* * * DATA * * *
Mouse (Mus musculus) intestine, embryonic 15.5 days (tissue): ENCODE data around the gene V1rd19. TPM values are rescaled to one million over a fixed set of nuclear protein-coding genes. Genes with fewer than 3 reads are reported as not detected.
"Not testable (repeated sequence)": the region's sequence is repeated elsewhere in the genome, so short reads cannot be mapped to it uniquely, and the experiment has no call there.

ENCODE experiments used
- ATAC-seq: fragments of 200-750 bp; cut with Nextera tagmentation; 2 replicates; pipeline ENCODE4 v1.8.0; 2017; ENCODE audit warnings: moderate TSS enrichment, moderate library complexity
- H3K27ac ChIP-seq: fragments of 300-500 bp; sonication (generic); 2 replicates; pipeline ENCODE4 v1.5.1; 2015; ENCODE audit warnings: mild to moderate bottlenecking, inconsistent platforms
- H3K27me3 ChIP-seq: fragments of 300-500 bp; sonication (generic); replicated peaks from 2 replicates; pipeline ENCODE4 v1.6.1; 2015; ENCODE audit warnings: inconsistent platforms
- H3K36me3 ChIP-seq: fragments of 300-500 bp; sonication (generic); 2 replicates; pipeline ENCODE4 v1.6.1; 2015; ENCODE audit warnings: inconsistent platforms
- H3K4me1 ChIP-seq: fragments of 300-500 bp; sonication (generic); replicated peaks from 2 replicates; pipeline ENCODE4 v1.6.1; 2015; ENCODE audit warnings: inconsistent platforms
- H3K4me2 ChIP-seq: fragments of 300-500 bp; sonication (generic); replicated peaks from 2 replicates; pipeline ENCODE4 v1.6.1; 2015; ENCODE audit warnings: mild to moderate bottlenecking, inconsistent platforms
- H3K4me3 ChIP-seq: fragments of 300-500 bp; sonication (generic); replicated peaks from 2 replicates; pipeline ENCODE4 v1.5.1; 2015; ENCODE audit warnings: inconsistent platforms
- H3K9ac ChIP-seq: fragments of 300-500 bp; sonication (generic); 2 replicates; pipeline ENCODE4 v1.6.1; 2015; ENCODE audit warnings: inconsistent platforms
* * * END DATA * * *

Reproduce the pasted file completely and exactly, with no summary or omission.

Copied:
Mouse (Mus musculus) intestine, embryonic 15.5 days (tissue): ENCODE data around the gene V1rd19. TPM values are rescaled to one million over a fixed set of nuclear protein-coding genes. Genes with fewer than 3 reads are reported as not detected.
"Not testable (repeated sequence)": the region's sequence is repeated elsewhere in the genome, so short reads cannot be mapped to it uniquely, and the experiment has no call there.

ENCODE experiments used
- ATAC-seq: fragments of 200-750 bp; cut with Nextera tagmentation; 2 replicates; pipeline ENCODE4 v1.8.0; 2017; ENCODE audit warnings: moderate TSS enrichment, moderate library complexity
- H3K27ac ChIP-seq: fragments of 300-500 bp; sonication (generic); 2 replicates; pipeline ENCODE4 v1.5.1; 2015; ENCODE audit warnings: mild to moderate bottlenecking, inconsistent platforms
- H3K27me3 ChIP-seq: fragments of 300-500 bp; sonication (generic); replicated peaks from 2 replicates; pipeline ENCODE4 v1.6.1; 2015; ENCODE audit warnings: inconsistent platforms
- H3K36me3 ChIP-seq: fragments of 300-500 bp; sonication (generic); 2 replicates; pipeline ENCODE4 v1.6.1; 2015; ENCODE audit warnings: inconsistent platforms
- H3K4me1 ChIP-seq: fragments of 300-500 bp; sonication (generic); replicated peaks from 2 replicates; pipeline ENCODE4 v1.6.1; 2015; ENCODE audit warnings: inconsistent platforms
- H3K4me2 ChIP-seq: fragments of 300-500 bp; sonication (generic); replicated peaks from 2 replicates; pipeline ENCODE4 v1.6.1; 2015; ENCODE audit warnings: mild to moderate bottlenecking, inconsistent platforms
- H3K4me3 ChIP-seq: fragments of 300-500 bp; sonication (generic); replicated peaks from 2 replicates; pipeline ENCODE4 v1.5.1; 2015; ENCODE audit warnings: inconsistent platforms
- H3K9ac ChIP-seq: fragments of 300-500 bp; sonication (generic); 2 replicates; pipeline ENCODE4 v1.6.1; 2015; ENCODE audit warnings: inconsistent platforms